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Quakers Living in the Lion's MouthThe Society of Friends in Northern Virginia, 1730-1865$
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A. Glenn Crothers

Print publication date: 2012

Print ISBN-13: 9780813039732

Published to Florida Scholarship Online: September 2012

DOI: 10.5744/florida/9780813039732.001.0001

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PRINTED FROM FLORIDA SCHOLARSHIP ONLINE (www.florida.universitypressscholarship.com). (c) Copyright University Press of Florida, 2020. All Rights Reserved. An individual user may print out a PDF of a single chapter of a monograph in FLASO for personal use.date: 24 February 2020

A “Nest of Abolitionists”

A “Nest of Abolitionists”

Antislavery Goals and Southern Identities

Chapter:
(p.204) 7 A “Nest of Abolitionists”
Source:
Quakers Living in the Lion's Mouth
Author(s):

A. Glenn Crothers

Publisher:
University Press of Florida
DOI:10.5744/florida/9780813039732.003.0008

This chapter examines Quaker antislavery after 1830, arguing that Friends' activism was constrained by the white community's growing intolerance of dissent and by Friends' economic and cultural attachment to the region. Many Friends also became convinced that the tactics of northern abolitionists would incite violence, threatening Quakers' commitment to pacifism and antislavery. Consequently, northern Virginia Friends promoted educational reform, economic development, and agricultural improvement, believing such reforms would appeal to the self-interest of white Virginians while promoting a free labor economy. At some personal risk, Friends also aided the free black and enslaved community of the region. Quakers' efforts helped to destabilize the institution and unnerve local slaveholders, who, in response, threatened local Friends with arrest and violence.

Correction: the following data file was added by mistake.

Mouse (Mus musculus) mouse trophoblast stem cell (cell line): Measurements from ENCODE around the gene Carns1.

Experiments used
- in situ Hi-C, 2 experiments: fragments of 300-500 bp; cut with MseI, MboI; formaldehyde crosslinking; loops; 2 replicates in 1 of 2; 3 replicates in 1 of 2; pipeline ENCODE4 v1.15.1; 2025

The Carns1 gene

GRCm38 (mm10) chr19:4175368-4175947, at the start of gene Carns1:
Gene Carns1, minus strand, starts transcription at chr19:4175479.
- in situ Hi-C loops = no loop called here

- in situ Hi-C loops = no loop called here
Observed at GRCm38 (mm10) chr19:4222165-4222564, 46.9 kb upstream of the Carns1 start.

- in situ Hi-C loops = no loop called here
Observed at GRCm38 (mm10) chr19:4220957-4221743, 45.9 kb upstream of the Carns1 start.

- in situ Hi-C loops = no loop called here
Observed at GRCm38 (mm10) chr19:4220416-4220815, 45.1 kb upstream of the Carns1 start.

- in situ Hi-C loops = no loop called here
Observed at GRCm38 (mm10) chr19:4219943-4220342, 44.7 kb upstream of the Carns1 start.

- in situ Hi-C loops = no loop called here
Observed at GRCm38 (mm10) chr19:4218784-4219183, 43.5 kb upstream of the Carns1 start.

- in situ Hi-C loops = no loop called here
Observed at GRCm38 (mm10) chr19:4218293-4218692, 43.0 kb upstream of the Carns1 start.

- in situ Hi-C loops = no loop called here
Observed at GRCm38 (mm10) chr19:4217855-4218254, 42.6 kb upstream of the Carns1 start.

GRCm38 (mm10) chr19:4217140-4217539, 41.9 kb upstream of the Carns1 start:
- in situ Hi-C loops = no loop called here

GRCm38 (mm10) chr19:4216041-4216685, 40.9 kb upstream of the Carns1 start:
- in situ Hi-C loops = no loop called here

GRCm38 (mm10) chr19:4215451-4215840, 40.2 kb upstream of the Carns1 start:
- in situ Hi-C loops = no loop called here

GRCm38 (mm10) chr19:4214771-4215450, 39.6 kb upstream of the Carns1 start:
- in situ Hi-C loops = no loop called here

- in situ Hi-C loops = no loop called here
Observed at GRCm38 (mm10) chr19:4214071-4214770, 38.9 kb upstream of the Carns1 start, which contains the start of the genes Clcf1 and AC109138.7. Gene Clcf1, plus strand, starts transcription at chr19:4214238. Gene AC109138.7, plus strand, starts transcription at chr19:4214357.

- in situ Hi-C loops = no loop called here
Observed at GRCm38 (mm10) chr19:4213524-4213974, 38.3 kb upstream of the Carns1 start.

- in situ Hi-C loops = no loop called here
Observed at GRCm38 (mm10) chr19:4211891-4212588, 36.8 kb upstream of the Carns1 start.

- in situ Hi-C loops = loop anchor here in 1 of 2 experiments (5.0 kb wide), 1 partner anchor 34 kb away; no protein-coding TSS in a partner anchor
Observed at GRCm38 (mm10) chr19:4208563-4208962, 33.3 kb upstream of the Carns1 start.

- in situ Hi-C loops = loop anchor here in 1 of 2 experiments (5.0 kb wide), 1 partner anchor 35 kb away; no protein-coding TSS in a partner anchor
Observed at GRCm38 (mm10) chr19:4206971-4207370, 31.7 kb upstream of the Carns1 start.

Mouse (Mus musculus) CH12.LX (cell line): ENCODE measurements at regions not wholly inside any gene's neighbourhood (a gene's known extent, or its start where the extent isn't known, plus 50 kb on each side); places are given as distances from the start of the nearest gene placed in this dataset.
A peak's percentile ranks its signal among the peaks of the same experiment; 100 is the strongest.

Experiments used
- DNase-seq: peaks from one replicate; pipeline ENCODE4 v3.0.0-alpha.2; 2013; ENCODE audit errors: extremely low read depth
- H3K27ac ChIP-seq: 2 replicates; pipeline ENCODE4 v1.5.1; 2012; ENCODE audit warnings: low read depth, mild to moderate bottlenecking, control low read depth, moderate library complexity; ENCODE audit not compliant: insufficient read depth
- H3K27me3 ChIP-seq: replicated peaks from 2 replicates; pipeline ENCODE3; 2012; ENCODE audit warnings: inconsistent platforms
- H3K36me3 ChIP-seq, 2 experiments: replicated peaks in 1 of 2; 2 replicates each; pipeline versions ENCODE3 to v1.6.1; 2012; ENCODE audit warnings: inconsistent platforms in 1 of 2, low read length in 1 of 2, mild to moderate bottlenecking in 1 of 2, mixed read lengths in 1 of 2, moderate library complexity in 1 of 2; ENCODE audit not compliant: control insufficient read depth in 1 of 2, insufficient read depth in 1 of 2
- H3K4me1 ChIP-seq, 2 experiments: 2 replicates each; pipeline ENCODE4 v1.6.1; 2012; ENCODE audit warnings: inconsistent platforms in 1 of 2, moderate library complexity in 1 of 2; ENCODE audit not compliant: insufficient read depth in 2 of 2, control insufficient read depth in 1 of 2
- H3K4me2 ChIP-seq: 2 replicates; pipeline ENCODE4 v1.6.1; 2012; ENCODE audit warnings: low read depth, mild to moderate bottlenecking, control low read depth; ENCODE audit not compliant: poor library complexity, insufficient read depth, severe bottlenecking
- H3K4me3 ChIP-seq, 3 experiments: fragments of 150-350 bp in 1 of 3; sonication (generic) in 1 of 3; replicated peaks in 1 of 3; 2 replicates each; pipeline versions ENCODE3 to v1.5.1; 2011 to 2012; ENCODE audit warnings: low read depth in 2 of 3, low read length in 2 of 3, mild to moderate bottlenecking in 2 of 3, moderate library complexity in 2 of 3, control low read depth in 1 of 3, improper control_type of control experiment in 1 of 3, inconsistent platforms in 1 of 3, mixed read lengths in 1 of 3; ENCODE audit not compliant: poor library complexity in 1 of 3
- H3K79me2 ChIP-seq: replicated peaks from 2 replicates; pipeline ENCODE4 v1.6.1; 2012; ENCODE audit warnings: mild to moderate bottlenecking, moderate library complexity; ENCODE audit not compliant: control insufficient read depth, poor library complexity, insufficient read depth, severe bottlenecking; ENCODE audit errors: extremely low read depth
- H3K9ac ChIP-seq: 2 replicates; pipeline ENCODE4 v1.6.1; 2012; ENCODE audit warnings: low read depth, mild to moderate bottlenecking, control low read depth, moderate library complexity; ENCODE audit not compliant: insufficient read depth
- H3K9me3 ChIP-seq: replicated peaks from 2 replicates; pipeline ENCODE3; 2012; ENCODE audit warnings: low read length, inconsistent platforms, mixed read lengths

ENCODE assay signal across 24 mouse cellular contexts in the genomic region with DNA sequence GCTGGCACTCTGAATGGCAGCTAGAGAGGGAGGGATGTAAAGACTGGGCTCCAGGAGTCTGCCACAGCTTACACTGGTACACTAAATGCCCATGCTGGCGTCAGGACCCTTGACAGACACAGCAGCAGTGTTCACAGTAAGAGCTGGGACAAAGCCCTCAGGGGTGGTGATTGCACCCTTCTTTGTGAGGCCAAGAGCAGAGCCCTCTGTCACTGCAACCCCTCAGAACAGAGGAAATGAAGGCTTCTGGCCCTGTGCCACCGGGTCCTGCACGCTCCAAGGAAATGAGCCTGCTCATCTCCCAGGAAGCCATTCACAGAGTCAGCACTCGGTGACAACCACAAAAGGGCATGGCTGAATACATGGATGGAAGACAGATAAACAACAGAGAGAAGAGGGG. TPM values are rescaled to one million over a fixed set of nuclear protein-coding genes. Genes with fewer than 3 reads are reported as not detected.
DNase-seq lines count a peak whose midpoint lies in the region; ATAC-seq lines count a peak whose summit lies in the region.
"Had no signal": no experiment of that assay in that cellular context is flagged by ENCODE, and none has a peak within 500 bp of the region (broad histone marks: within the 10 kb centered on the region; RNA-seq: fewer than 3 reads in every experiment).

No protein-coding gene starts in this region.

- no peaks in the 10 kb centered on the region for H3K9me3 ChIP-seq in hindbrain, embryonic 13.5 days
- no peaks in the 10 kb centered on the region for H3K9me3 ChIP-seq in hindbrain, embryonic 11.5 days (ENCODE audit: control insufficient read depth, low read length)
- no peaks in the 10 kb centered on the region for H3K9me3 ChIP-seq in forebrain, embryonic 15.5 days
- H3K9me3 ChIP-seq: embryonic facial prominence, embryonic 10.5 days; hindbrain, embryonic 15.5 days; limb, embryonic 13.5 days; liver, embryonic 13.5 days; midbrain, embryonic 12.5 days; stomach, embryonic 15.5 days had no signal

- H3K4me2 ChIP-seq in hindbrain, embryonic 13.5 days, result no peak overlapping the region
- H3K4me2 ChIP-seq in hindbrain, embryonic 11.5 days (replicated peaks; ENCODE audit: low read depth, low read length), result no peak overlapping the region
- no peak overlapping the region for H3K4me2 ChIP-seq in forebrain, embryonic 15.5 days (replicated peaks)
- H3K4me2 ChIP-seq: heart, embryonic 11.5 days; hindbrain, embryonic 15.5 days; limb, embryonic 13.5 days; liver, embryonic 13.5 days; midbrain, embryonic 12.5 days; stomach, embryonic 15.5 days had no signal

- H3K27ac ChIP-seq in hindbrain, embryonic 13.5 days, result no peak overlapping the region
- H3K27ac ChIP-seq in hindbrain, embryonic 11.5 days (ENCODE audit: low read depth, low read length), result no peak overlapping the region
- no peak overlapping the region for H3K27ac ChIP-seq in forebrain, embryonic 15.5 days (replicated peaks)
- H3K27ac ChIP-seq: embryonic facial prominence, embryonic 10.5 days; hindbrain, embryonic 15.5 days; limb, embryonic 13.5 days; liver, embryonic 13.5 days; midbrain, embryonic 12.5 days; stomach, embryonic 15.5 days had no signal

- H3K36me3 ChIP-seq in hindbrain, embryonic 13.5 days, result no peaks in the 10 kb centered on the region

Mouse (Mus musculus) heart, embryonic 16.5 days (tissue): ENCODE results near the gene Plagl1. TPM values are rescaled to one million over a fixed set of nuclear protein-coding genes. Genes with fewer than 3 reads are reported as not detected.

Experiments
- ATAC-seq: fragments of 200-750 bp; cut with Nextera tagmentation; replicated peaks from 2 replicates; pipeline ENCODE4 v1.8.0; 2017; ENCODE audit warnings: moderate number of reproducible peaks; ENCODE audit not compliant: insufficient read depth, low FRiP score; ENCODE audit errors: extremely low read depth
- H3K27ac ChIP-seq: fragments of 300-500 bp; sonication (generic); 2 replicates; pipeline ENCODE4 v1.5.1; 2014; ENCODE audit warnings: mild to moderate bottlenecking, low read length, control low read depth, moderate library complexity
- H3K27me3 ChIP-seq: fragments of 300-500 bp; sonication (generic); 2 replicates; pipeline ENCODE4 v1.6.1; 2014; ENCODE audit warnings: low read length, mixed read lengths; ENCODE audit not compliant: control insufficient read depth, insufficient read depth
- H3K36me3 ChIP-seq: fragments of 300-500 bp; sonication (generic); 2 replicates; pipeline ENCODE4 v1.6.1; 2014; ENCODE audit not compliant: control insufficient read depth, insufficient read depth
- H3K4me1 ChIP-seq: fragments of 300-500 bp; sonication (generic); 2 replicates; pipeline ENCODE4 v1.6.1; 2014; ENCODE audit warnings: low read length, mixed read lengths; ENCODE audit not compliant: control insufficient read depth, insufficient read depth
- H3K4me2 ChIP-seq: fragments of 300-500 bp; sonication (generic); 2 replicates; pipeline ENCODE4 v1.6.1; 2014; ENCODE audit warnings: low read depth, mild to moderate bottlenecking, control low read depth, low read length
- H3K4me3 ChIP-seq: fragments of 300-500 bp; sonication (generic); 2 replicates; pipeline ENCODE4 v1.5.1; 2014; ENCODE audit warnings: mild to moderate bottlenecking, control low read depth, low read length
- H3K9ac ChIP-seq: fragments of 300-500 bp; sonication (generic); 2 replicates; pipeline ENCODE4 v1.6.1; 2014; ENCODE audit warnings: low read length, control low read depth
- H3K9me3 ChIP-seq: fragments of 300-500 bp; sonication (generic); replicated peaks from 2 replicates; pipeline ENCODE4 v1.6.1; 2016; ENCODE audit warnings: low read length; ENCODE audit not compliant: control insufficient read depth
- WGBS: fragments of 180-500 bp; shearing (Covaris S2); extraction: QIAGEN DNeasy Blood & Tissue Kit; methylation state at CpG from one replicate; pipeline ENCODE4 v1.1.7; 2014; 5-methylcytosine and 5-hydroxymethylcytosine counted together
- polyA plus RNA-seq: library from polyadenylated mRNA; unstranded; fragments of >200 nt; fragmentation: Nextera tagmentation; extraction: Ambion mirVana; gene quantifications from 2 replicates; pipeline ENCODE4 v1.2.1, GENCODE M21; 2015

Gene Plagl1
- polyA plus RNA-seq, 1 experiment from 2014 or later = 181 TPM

Keywords:   Quakers, Society of Friends, Antebellum Virginia, Antislavery, Sectional crisis, Agricultural improvement, Economic development, Educational reform, Free labor

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